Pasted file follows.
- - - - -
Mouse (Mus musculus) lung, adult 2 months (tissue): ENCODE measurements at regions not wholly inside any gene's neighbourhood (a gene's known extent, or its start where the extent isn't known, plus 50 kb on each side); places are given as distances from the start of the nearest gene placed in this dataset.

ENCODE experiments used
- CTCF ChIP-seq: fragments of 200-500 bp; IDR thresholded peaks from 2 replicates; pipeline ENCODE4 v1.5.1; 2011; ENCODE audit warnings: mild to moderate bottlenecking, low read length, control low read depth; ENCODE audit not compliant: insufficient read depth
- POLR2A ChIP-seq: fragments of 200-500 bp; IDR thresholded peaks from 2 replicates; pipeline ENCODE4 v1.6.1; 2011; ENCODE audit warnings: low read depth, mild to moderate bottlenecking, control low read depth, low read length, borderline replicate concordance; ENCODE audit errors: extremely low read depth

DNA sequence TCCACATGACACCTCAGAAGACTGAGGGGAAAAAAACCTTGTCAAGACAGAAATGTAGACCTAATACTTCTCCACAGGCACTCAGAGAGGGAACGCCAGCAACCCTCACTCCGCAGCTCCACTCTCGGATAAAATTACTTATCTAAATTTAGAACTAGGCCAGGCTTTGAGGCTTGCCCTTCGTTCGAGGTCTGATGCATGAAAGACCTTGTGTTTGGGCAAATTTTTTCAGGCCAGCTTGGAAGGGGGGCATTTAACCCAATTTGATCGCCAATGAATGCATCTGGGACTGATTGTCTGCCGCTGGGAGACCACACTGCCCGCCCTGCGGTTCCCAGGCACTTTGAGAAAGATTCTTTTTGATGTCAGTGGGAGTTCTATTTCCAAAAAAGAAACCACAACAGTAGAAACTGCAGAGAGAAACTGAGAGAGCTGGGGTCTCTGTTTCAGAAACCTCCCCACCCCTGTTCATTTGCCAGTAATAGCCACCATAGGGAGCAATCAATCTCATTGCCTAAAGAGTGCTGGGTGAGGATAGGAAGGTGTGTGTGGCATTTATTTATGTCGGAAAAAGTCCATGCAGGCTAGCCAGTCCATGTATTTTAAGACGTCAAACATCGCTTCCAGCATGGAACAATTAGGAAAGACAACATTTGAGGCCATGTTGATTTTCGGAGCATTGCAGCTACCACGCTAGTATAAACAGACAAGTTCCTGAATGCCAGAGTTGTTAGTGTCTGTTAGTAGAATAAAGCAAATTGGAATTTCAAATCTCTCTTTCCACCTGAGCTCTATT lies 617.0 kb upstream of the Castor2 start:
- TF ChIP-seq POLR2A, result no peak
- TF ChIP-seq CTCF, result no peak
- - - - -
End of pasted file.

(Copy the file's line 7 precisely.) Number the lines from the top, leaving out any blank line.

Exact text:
- TF ChIP-seq CTCF, result no peak